Etowah River tour to showcase Indian fish weir; will support river water trail
by TCT Staff
July 24, 2013 12:09 AM | 1256 views | 0 0 comments | 21 21 recommendations | email to a friend | print
Teachers enjoy a trip down the Etowah last summer sponsored by the Cherokee Historical Society. The group is offering a trip as a fundraiser in August. The Coosa River Basin Initiative and Upper Etowah River Alliance, along with the Historical Society, are teaming up to take people on a journey through water and time called  “Paddling Through Cherokee History.” The event is Aug. 4 at 1:30 p.m.<br>Special to the Tribune
Teachers enjoy a trip down the Etowah last summer sponsored by the Cherokee Historical Society. The group is offering a trip as a fundraiser in August. The Coosa River Basin Initiative and Upper Etowah River Alliance, along with the Historical Society, are teaming up to take people on a journey through water and time called “Paddling Through Cherokee History.” The event is Aug. 4 at 1:30 p.m.
Special to the Tribune
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Several river protection groups and the Cherokee County Historical Society are teaming up for the “Paddling Through Cherokee History” event Aug. 4

The Coosa River Basin Initiative and Upper Etowah River Alliance, along with the Historical Society, are teaming up to take people on a journey through water and time. The event includes a six-mile paddle down the Etowah River, an educational program on historic Crescent Farm in Canton, a barbecue dinner catered by Willamson Brothers, a kayak raffle and a live auction.

“Cherokee County’s story is linked to the Etowah River,” said Stefanie Joyner, director of the Historical Society. “This event offers another way to explore our rich cultural history.”

The paddle trip will include a float over a Native American fish weir — a rock dam constructed by the area’s original inhabitants hundreds of years ago. Patrons will also learn about Crescent Farm, the horse and cotton farm operated by Gus Coggins who built the “Rock Barn” that now houses the Historical Society.

“As educators, we believe the best way to demonstrate the unique qualities of the Etowah are to see it up close and personal. This is a great opportunity to learn about the river and see it as our Native American predecessors saw it,” said Diane Minick, director of the Upper Etowah River Alliance. “Along the way we will pass over fish weirs built and used by those early people to gather fish.”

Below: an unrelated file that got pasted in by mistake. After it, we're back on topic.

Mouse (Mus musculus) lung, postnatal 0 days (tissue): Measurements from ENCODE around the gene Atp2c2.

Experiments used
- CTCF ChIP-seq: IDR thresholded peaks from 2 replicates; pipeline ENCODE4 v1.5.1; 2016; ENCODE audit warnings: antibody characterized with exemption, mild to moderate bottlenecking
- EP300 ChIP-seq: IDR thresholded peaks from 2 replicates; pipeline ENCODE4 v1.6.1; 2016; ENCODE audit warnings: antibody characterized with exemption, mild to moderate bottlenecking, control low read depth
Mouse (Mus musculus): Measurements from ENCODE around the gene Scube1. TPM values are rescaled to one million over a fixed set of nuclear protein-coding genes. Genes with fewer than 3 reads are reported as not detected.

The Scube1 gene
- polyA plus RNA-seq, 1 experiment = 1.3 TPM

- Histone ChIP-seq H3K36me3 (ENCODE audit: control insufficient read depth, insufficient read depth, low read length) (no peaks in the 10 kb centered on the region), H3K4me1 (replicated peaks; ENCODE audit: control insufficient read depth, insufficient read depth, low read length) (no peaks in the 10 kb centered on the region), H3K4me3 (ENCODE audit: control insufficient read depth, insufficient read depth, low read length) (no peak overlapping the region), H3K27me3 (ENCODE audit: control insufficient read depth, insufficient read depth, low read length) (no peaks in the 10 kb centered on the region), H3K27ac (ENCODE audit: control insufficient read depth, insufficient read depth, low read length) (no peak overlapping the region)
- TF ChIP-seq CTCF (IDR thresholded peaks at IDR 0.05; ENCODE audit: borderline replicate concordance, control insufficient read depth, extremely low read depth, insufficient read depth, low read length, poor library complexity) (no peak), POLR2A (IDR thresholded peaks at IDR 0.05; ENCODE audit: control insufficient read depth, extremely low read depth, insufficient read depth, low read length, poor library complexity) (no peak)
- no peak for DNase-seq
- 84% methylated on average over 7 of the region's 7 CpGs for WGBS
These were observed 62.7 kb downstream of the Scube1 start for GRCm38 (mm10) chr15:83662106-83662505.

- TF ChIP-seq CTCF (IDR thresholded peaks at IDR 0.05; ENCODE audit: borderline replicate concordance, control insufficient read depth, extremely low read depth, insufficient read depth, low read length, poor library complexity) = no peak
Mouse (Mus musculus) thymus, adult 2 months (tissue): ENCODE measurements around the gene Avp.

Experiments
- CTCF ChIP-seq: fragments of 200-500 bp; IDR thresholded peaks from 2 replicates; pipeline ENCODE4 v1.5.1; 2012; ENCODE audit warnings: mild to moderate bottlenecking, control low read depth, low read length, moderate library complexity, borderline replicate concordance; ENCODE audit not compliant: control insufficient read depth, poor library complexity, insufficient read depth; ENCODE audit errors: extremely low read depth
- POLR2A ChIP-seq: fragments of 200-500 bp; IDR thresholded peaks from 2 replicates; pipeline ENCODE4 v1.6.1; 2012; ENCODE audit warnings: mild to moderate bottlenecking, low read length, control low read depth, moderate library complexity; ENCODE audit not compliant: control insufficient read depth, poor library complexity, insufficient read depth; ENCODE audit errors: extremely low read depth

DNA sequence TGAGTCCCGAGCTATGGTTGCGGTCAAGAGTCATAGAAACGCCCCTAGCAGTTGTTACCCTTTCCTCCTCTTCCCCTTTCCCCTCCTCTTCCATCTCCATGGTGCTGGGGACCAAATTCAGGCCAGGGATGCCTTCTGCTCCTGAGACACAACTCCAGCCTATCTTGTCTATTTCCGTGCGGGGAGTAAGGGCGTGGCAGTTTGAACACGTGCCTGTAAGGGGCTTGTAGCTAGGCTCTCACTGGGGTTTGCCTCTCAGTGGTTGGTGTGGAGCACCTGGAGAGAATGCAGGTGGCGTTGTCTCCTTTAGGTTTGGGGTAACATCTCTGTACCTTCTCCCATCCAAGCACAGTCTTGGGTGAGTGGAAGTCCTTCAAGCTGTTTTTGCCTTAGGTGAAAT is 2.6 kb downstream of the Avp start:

The event serves as a fundraiser for the three organizations and will support efforts to create the Etowah River Water Trail, a 163-mile canoe, kayak and boating trail that stretches the length of the river from Lumpkin County to Rome.

“One of our goals is to introduce people to the Etowah River and the recreational opportunities it offers,” said Joe Cook, CRBI Executive director and riverkeeper.

“The city of Canton recently constructed a new canoe and kayak launch on the river, and our ultimate goal is to have several more public access points developed along the river in Cherokee County. The river is a portal to the region’s history.”

The event begins at 1:30 p.m. with educational programs about Crescent Farm. The paddle trip will follow with dinner served at approximately 6:30 p.m. at the Rock Barn.

Sponsors of the event include Williamson Brothers Barbecue, Reformation Brewery, Appalachian Outfitters, Casteel Construction, Edgewater Hall Family Medicine and Sharp Mountain Vineyards.

CRBI is a nonprofit organization with the mission of informing and empowering citizens to protect, preserve and restore North America’s most biologically diverse river basin.

The Cherokee County Historical Society, founded in 1975 as a nonprofit corporation, is dedicated to historic preservation and education.

The Upper Etowah River Alliance is a community-based watershed protection group that works to protect, conserve, and enhance the natural resources of the Upper Etowah River Basin.

Tickets are limited and are available for $75 or $130 per couple. They include a canoe or kayak rental, dinner, beer, wine and refreshments, a chance to win a new kayak, a copy of the recently published Etowah River User’s Guide, and a year’s membership in each organization.

Tickets may be purchased online at www.coosa.org/events/paddling-through-cherokee-county-history or by calling CRBI at (706) 232-2724.

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